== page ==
Brazil summoned the Canadian ambassador Monday to express its “indignation” over allegations Canada has spied on the South American country’s ministry of mines and energy.

The meeting took place Monday morning in Brasilia, the day after a TV news report on the allegations.

Brazilian President Dilma Rousseff had earlier asked her foreign minister to demand clarifications from the Canadian government.

Fantastico, an investigative news program on Brazil’s Globo TV, reported that Canadian spies from Communications Security Establishment Canada had used email and phone metadata to map internal communications within Brazil’s Mines and Energy Ministry through a software program called Olympia.

According to the CSEC website, the agency's mandate is to "acquire and use information from the global information infrastructure for the purpose of providing foreign intelligence, in accordance with Government of Canada intelligence priorities."

On Monday, Brazil’s Foreign Ministry said the Canadian ambassador was summoned to "transmit the indignation of the Brazilian government and demand explanations."

Brazilian Mines and Energy Minister Edison Lobao told Globo that "Canada has interests in Brazil, and above all in the mining sector. I can’t say if the spying served corporate interests or other groups."

The Brazilian TV report, which did not indicate whether emails were read or phone calls listened to, was based on documents that appeared to be CSEC PowerPoint presentations.

One of the authors of the Globo report was Glenn Greenwald, who has spent the past four months reporting on leaks by former National Security Agency contractor Edward Snowden. Greenwald is based in Rio de Janeiro, and also works with The Guardian newspaper in London.

In an email to CTV News, Lauri Sullivan, Senior Communications Advisor for the CSEC, said the agency "does not comment on foreign intelligence gathering activities, and under the law, this organization cannot target Canadians."

On Monday, Rousseff tweeted that espionage is “unacceptable among countries that claim to be partners,” and that the foreign minister “will demand explanations from Canada,”

In a tweet, Rousseff said industrial espionage appears to be behind the alleged spying.

On Monday afternoon, Keith Murphy, CEO of Defence Intelligence, an Ottawa-based information security company, told Power Play’s Don Martin that he believes economic interests are at the root of the alleged espionage.

“What we’ll probably never be told is whether this was going to be passed off to corporate interest or whether it was strictly for government use,” he said.

He added that the alleged collected data is also being shared with the United States.

“It’s scary a little bit the level of co-operation between the agencies,” Murphy said. “Now we’ve got solid proof from some of the slides that were released to say that not only had Canada penetrated these systems, but they are actively sharing that data with the U.S.”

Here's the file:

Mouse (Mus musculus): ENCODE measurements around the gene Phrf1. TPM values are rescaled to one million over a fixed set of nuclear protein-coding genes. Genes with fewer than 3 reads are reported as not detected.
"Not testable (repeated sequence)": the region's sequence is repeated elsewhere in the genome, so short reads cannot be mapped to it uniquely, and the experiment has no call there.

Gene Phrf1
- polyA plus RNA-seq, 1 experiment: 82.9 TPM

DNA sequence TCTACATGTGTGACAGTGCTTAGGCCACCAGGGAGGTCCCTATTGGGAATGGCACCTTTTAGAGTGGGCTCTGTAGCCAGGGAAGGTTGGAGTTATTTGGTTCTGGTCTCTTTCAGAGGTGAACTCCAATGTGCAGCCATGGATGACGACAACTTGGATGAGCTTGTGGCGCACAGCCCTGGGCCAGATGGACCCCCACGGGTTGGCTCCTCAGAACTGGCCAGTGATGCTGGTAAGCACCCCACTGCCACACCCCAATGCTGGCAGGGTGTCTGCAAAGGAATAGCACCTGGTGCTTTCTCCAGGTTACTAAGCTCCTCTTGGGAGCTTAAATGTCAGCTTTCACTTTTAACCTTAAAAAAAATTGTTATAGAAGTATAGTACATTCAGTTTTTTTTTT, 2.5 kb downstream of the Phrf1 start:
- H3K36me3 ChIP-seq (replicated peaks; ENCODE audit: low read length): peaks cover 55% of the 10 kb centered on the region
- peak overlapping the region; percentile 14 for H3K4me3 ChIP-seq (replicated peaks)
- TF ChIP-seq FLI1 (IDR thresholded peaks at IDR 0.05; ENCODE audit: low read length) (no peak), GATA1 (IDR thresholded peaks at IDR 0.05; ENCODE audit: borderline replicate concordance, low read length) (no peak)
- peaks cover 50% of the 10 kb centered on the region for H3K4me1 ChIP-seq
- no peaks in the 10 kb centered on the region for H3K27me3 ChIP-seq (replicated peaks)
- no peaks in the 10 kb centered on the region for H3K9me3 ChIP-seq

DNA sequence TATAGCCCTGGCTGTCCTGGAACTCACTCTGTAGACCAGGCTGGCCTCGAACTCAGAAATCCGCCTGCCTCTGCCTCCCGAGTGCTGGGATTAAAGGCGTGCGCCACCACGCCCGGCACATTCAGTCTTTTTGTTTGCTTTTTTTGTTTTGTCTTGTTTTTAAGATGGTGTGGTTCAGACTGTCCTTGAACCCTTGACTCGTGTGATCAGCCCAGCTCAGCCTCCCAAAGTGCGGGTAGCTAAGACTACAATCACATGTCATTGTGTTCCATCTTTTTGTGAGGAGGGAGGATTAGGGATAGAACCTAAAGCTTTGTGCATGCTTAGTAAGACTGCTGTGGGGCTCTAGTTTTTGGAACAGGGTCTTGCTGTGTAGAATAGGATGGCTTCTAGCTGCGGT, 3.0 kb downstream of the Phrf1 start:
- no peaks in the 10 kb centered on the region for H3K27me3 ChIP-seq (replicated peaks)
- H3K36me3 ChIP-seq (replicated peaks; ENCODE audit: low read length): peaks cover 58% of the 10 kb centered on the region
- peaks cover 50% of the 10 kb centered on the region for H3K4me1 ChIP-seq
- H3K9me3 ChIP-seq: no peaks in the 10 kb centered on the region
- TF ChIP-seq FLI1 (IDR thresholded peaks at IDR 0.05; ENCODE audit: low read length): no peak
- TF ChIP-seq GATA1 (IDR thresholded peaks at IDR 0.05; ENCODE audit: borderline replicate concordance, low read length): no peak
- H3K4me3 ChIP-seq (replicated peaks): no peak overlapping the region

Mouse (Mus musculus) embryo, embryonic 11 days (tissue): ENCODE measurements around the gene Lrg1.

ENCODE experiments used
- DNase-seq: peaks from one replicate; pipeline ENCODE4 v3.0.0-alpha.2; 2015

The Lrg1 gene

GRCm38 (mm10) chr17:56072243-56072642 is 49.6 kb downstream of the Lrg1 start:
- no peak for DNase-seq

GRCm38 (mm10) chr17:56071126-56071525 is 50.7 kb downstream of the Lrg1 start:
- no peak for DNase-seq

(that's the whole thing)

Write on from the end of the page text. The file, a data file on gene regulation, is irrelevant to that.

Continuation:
Andrew Cohen, a professor of journalism and international affairs at Carleton University, told CTV News Channel, that while the extent of Canada’s involvement isn’t known at this point, this isn't a surprising development.

"The idea that we might be doing this shouldn’t be surprising anymore," Cohen said. "We are emerging as a player in the world, with serious interests – economic, political, commercial in places – and this is what big boys and girls do, and so I’m not terribly surprised, but I don’t know the extent of this – nobody does."

But NDP leader Thomas Mulcair expressed outrage over the espionage claims.

“The whole story doesn’t make any sense. We do have an intelligence gathering capability as we should, but it’s not meant to be spying industrially on a country -- especially on a country that we’re supposed to be having good relations with,” Mulcair said.

“We should come clean as to what we have been doing. The Brazilian president calling to the Canadian government to account is serious, having our ambassador called in as he was today is serious, so we’ve got to give the proper reaction,” Mulcair added.

According to Canada’ Department of Foreign Affairs website, Brazil is currently Canada’s 11th largest trading partner, with $2.6 billion in exports, including fertilizers, mineral fuels and oils, machinery and paper. Imports, which amount to $4 billion, include mineral fuels and oils, sugars, machinery, iron and steel.

And in 2012, Brazil was Canada’s seventh highest source of foreign direct investment, with almost $16 billion in cumulative stocks.

In a news conference on Monday, Canadian Defense Minister Rob Nicholson refused to comment on foreign intelligence, but said he is confident that Canada’s relationship with Brazil will remain strong.

In June, Canada deployed 34 peacekeeping troops to Haiti to work with a Brazilian battalion as part of the United Nations Stabilization Mission to Haiti.

"This is part of a wide range of activities that we have with Brazil and I have complete confidence that will continue," Nicholson said in response to the mission.

With files from The Canadian Press